Watergate Scandal Essay, Research Paper Watergate Political scandals are not strangers to the United States. They dateback as far as 1830, with the presidential sex scandal and ThomasJefferson, and in 1875 with the Whiskey Ring and President Ulysses S.Grant (Time and Again 1). Today we have the Iran-Contra affair withRonald Reagan and Whitewater with Bill and Hillary Clinton.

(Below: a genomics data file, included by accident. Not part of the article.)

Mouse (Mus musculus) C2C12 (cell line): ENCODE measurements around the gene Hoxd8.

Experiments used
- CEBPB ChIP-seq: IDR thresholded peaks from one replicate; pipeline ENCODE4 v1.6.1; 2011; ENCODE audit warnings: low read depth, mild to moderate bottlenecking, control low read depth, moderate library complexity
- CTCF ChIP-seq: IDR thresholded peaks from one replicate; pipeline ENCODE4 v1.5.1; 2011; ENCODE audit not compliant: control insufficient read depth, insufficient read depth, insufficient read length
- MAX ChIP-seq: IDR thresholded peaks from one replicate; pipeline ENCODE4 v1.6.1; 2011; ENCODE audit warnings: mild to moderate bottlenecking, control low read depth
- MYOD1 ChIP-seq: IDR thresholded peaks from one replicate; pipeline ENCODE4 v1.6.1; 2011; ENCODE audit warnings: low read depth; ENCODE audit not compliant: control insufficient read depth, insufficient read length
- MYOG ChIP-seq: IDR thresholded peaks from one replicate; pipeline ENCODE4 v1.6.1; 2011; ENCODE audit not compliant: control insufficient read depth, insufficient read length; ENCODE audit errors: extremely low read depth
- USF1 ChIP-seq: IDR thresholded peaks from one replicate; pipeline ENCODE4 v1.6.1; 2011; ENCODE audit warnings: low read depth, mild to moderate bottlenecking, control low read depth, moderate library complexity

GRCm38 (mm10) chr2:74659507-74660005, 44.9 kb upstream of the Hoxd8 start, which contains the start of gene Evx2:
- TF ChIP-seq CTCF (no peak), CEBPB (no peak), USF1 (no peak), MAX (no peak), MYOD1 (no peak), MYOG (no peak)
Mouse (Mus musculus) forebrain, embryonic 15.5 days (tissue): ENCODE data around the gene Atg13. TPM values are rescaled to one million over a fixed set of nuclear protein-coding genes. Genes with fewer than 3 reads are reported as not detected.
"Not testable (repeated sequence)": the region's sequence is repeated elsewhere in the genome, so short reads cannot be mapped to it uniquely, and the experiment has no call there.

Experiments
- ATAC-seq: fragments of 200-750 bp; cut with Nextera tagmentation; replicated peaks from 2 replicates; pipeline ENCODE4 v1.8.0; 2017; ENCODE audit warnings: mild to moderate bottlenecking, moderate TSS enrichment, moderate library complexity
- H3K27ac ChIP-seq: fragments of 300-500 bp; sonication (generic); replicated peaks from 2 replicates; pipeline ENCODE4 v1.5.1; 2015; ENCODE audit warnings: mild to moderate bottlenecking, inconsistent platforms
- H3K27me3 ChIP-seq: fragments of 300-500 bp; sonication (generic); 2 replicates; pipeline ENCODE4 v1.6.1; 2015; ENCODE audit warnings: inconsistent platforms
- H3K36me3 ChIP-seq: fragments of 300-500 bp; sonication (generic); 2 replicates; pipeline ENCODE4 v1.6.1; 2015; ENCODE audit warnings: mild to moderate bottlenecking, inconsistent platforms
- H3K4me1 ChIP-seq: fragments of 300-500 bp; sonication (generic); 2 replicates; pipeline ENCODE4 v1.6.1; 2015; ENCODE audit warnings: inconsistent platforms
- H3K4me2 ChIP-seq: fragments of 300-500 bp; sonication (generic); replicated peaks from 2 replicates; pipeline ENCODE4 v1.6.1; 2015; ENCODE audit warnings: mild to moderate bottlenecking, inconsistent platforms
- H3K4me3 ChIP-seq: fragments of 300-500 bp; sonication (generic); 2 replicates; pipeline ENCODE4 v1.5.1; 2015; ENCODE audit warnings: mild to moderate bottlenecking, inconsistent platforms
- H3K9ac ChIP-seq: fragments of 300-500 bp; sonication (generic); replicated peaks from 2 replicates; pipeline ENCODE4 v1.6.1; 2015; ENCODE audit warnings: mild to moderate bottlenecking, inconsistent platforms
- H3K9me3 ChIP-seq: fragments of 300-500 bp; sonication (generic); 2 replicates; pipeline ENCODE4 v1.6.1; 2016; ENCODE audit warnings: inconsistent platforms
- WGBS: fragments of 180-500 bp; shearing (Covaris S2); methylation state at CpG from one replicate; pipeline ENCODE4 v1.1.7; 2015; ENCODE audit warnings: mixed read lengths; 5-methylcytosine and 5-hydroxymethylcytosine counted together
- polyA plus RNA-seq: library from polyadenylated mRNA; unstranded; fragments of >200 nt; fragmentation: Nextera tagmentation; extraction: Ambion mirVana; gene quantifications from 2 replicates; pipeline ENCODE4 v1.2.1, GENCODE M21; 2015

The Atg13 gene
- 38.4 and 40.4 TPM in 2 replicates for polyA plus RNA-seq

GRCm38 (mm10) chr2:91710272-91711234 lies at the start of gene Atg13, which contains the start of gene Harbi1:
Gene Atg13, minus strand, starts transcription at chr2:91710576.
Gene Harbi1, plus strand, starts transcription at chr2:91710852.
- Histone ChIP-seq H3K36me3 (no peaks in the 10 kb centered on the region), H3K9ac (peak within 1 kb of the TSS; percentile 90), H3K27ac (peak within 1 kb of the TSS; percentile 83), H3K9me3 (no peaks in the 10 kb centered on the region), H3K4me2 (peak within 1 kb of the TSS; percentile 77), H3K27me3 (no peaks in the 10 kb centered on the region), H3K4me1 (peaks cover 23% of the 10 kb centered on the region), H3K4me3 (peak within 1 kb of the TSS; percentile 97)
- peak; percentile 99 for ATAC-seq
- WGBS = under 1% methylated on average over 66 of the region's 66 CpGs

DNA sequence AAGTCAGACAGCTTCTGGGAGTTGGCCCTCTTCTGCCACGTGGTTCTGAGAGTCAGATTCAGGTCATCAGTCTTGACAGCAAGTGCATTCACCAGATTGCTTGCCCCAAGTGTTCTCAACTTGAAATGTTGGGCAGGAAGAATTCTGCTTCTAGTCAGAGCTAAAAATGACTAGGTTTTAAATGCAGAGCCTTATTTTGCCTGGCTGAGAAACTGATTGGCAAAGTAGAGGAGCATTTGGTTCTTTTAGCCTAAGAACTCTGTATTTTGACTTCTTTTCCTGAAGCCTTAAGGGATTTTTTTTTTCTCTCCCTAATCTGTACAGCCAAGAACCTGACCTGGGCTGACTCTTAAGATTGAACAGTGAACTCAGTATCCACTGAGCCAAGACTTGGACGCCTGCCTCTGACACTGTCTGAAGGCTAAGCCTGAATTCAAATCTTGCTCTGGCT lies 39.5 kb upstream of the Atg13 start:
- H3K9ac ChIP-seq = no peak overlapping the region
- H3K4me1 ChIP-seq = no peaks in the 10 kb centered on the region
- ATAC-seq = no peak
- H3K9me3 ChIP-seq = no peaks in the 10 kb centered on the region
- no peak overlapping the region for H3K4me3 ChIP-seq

Watergate Scandal Essay, Research Paper